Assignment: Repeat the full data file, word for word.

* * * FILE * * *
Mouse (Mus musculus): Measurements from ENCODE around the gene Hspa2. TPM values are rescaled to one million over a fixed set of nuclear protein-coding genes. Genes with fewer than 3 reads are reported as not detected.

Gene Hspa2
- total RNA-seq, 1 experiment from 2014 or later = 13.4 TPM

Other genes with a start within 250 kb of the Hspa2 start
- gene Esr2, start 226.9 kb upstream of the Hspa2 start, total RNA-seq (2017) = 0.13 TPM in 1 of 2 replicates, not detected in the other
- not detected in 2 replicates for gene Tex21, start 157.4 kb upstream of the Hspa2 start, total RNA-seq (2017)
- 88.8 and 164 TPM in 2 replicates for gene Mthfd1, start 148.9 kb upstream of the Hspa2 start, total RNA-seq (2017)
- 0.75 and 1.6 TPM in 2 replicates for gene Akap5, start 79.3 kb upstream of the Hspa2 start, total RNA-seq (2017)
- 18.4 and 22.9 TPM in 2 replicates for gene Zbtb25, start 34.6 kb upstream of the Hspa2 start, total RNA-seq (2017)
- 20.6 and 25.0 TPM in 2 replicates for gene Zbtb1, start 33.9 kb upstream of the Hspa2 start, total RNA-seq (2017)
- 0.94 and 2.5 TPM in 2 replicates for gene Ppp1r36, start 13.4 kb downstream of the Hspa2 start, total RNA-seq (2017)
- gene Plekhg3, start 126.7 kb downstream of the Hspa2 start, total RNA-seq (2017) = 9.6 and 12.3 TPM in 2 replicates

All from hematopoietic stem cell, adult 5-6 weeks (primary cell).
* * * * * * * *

Mouse (Mus musculus): Measurements from ENCODE around the gene Hspa2. TPM values are rescaled to one million over a fixed set of nuclear protein-coding genes. Genes with fewer than 3 reads are reported as not detected.

Gene Hspa2
- total RNA-seq, 1 experiment from 2014 or later = 13.4 TPM

Other genes with a start within 250 kb of the Hspa2 start
- gene Esr2, start 226.9 kb upstream of the Hspa2 start, total RNA-seq (2017) = 0.13 TPM in 1 of 2 replicates, not detected in the other
- not detected in 2 replicates for gene Tex21, start 157.4 kb upstream of the Hspa2 start, total RNA-seq (2017)
- 88.8 and 164 TPM in 2 replicates for gene Mthfd1, start 148.9 kb upstream of the Hspa2 start, total RNA-seq (2017)
- 0.75 and 1.6 TPM in 2 replicates for gene Akap5, start 79.3 kb upstream of the Hspa2 start, total RNA-seq (2017)
- 18.4 and 22.9 TPM in 2 replicates for gene Zbtb25, start 34.6 kb upstream of the Hspa2 start, total RNA-seq (2017)
- 20.6 and 25.0 TPM in 2 replicates for gene Zbtb1, start 33.9 kb upstream of the Hspa2 start, total RNA-seq (2017)
- 0.94 and 2.5 TPM in 2 replicates for gene Ppp1r36, start 13.4 kb downstream of the Hspa2 start, total RNA-seq (2017)
- gene Plekhg3, start 126.7 kb downstream of the Hspa2 start, total RNA-seq (2017) = 9.6 and 12.3 TPM in 2 replicates

All from hematopoietic stem cell, adult 5-6 weeks (primary cell).